The Irish abortion question has always been linked to class, secrecy and moral judgment

Opinion: ‘A contributor to The Bell in 1941 suggested women from well-off backgrounds were hustled off, normally to London, Paris, Biarritz, come back without the baby, and nobody is any the wiser’

‘How to respond to changes in attitudes, however, as in the past, has remained a tortured question.’ Above, posters for the 2002 abortion referendum. Photograph: David Sleator

‘How to respond to changes in attitudes, however, as in the past, has remained a tortured question.’ Above, posters for the 2002 abortion referendum. Photograph: David Sleator

Sat, Aug 23, 2014, 00:01

Understandably, given recent and ongoing controversies over the Irish abortion question, much has been made of the figure of 150,000 women who have travelled to Britain for abortions since the 1983 referendum resulted in the insertion of the eighth amendment into the Irish Constitution. The Irish abortion issue, however, has a much longer history than that covered by the last 30 years.

Even when abortion was illegal in Britain, before 1967, Irish women made the trip, as they did to other European cities. A contributor to Seán Ó Faoláin’s The Bell magazine in 1941 suggested some young women from well-off backgrounds were “hustled off, normally to London, Paris, Biarritz, come back without the baby, and nobody is any the wiser”.

In a country where there was such a stigma around illegitimacy, this is hardly surprising, nor is the frequency with which less-well-off women opted for infanticide. The Irish abortion question has always been linked to class, secrecy and moral judgment.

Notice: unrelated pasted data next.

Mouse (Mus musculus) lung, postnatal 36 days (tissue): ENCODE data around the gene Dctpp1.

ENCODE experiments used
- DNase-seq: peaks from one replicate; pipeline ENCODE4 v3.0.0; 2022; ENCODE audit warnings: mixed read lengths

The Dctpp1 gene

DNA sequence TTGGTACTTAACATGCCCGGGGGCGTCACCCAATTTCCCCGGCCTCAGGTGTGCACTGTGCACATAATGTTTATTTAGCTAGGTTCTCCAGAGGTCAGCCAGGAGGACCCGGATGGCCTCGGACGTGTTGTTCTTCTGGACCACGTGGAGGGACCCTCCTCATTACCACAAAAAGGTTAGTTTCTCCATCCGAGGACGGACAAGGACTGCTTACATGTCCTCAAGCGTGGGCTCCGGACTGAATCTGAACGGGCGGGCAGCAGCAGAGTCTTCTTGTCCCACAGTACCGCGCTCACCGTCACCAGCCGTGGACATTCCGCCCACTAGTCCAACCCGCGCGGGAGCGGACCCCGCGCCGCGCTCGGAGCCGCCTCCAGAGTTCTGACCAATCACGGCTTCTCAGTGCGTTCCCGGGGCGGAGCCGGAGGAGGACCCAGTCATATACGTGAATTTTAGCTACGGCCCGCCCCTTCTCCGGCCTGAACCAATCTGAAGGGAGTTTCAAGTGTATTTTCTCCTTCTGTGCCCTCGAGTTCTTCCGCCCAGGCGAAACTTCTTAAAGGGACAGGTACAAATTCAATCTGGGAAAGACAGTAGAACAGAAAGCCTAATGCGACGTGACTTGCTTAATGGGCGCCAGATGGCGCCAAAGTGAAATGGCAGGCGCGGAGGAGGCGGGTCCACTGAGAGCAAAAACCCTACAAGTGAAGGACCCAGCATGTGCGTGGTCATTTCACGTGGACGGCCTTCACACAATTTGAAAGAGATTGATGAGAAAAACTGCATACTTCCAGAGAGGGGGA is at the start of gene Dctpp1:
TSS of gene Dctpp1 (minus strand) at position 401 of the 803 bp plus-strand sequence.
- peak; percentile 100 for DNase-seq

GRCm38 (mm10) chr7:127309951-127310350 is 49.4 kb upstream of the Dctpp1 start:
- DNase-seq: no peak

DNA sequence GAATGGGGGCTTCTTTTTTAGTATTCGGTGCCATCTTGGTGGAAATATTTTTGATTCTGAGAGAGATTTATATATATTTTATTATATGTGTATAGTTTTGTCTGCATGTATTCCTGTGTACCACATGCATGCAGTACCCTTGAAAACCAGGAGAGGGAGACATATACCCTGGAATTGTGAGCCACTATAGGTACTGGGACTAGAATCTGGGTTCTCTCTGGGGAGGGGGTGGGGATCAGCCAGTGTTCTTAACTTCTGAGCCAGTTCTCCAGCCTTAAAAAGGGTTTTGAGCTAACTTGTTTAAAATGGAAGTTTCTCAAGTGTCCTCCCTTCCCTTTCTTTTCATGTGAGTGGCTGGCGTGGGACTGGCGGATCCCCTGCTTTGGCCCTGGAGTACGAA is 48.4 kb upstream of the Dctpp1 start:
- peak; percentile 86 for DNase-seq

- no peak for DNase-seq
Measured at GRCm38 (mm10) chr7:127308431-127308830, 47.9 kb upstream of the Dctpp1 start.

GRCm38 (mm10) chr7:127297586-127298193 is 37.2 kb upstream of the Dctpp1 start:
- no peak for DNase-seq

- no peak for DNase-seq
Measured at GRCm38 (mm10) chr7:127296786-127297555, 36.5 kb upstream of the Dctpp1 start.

Felony

Some performing abortions in the early decades of this State’s existence were prosecuted; under section 58 of the 1861 Offences Against the Persons Act, a person who “unlawfully” procured the miscarriage of a woman was considered to have committed a felony. Judges in some cases reminded the all-male juries they were required to separate legal fact from morality; that the court in which an abortion case was heard was not a court of morals. In his summing up of one case in 1945, however, one judge added, “perhaps one often wishes that it were”. It was a revealing admission, but even though women who had undergone illegal abortions were often the main witnesses for the State and could be subjected to demeaning character attacks by those defending those charged with performing these operations, their stories generally remained hidden from view. It was those who had performed abortions who were more likely to be remembered.

Penal servitude

Following a clampdown in 1943-1944, some of those abortionists were dealt with severely by the courts, receiving long sentences of penal servitude, including Christopher Williams, a prominent chemist, Dr James Ashe, medical examiner to the matrimonial division of the High Court, and Henry Coleman, who ran an extensive abortion practice in Merrion Square. Ireland’s most famous and notorious abortionist was Mamie Cadden, who dumped the body of Helen O’Reilly on Hume Street, Dublin, in April 1956, after a botched abortion. Cadden was no feminist, and had no empathy with the women who had unwanted pregnancies, whom she labelled “whores”.

In a simplistic and lazy way, the words “Nurse Cadden” became synonymous with evil. There were all sorts of rumours about the extent of her supposed monstrosity, without an acknowledgment of what enabled her to stay in business.

That is what it was to her, a business, and Cadden did not make any bones about why she did it – to make money so that she could live with a degree of ostentation unavailable to most midwives.

In the modern era, the charge of murder against Cadden would not have withstood legal challenge. The botched operation – the pumping of a mixture of water and disinfectant into the womb created an air embolism that killed O’Reilly – was accidental.